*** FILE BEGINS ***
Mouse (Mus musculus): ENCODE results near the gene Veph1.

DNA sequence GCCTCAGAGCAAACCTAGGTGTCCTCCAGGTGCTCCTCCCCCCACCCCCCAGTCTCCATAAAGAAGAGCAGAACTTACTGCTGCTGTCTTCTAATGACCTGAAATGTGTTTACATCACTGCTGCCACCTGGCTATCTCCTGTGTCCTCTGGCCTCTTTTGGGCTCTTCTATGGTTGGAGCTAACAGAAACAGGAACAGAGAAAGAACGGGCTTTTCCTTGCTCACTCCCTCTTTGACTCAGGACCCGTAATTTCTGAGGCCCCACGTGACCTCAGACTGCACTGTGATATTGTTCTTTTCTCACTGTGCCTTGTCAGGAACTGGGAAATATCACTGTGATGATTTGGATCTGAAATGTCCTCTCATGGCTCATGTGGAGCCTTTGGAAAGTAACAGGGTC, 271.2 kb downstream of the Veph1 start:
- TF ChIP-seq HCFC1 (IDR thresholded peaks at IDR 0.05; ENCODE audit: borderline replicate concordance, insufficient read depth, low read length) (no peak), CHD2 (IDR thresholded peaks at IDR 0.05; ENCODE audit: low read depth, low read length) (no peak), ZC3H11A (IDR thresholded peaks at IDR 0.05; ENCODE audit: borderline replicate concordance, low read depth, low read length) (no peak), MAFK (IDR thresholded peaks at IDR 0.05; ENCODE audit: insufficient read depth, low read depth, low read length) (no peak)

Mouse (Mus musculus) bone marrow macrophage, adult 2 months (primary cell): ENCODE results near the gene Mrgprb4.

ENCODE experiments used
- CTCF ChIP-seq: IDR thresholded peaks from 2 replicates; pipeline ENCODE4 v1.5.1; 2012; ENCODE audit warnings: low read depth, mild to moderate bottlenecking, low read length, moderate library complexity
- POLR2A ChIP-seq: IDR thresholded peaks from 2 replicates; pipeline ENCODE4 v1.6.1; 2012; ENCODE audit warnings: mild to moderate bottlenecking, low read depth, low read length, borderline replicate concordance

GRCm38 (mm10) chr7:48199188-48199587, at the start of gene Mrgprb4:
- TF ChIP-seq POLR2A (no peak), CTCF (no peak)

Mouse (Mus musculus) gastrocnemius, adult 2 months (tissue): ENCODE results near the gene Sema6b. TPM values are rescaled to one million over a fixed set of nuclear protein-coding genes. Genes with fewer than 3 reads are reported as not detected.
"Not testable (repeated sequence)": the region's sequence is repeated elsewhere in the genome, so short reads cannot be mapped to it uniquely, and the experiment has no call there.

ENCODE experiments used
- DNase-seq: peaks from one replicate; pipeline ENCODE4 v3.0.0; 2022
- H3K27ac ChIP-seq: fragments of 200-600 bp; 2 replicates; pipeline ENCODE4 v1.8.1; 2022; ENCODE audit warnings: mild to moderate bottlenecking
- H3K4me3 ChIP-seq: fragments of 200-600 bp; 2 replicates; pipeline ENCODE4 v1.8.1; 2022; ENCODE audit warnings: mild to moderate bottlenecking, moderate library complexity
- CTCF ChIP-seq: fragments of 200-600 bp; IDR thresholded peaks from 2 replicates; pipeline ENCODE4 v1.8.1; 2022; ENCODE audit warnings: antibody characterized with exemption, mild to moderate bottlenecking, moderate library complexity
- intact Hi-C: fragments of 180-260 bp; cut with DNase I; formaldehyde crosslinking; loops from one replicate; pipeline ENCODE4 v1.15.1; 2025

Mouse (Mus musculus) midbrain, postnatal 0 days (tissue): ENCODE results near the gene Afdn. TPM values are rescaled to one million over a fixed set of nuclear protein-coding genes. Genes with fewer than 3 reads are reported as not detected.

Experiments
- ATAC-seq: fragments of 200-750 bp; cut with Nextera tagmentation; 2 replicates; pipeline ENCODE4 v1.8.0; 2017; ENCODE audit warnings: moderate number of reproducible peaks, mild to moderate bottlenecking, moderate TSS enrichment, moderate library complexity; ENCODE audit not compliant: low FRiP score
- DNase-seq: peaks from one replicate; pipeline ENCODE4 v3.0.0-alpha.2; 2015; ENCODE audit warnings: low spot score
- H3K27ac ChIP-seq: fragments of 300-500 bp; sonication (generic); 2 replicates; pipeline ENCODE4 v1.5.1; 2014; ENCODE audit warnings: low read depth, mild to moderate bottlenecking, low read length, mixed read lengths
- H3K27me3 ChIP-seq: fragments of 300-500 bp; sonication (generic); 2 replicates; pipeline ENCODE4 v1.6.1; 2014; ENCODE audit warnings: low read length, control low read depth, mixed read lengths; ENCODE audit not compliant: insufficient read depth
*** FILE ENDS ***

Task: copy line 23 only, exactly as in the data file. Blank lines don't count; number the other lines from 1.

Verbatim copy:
- H3K27me3 ChIP-seq: fragments of 300-500 bp; sonication (generic); 2 replicates; pipeline ENCODE4 v1.6.1; 2014; ENCODE audit warnings: low read length, control low read depth, mixed read lengths; ENCODE audit not compliant: insufficient read depth